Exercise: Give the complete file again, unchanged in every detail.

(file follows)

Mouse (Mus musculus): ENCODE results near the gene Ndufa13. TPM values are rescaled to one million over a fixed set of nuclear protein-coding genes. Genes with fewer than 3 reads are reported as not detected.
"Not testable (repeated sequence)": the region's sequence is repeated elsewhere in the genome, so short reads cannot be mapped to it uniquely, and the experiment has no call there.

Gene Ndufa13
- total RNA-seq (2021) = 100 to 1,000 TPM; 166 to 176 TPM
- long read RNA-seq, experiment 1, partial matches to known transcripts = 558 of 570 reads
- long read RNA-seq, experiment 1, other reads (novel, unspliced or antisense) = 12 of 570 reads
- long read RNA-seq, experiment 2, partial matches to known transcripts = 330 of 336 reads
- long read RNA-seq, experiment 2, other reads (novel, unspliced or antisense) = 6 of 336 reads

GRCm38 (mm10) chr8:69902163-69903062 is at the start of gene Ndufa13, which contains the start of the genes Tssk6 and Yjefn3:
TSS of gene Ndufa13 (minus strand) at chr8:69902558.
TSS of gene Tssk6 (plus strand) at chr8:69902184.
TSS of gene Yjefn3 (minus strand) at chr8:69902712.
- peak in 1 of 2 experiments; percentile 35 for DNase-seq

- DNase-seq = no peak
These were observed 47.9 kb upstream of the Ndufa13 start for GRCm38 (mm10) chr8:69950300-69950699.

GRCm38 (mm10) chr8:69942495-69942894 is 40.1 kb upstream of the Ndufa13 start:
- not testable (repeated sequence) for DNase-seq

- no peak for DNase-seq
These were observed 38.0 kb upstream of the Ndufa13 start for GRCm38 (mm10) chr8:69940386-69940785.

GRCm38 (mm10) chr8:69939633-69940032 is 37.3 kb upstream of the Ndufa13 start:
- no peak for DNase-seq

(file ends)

Mouse (Mus musculus): ENCODE results near the gene Ndufa13. TPM values are rescaled to one million over a fixed set of nuclear protein-coding genes. Genes with fewer than 3 reads are reported as not detected.
"Not testable (repeated sequence)": the region's sequence is repeated elsewhere in the genome, so short reads cannot be mapped to it uniquely, and the experiment has no call there.

Gene Ndufa13
- total RNA-seq (2021) = 100 to 1,000 TPM; 166 to 176 TPM
- long read RNA-seq, experiment 1, partial matches to known transcripts = 558 of 570 reads
- long read RNA-seq, experiment 1, other reads (novel, unspliced or antisense) = 12 of 570 reads
- long read RNA-seq, experiment 2, partial matches to known transcripts = 330 of 336 reads
- long read RNA-seq, experiment 2, other reads (novel, unspliced or antisense) = 6 of 336 reads

GRCm38 (mm10) chr8:69902163-69903062 is at the start of gene Ndufa13, which contains the start of the genes Tssk6 and Yjefn3:
TSS of gene Ndufa13 (minus strand) at chr8:69902558.
TSS of gene Tssk6 (plus strand) at chr8:69902184.
TSS of gene Yjefn3 (minus strand) at chr8:69902712.
- peak in 1 of 2 experiments; percentile 35 for DNase-seq

- DNase-seq = no peak
These were observed 47.9 kb upstream of the Ndufa13 start for GRCm38 (mm10) chr8:69950300-69950699.

GRCm38 (mm10) chr8:69942495-69942894 is 40.1 kb upstream of the Ndufa13 start:
- not testable (repeated sequence) for DNase-seq

- no peak for DNase-seq
These were observed 38.0 kb upstream of the Ndufa13 start for GRCm38 (mm10) chr8:69940386-69940785.

GRCm38 (mm10) chr8:69939633-69940032 is 37.3 kb upstream of the Ndufa13 start:
- no peak for DNase-seq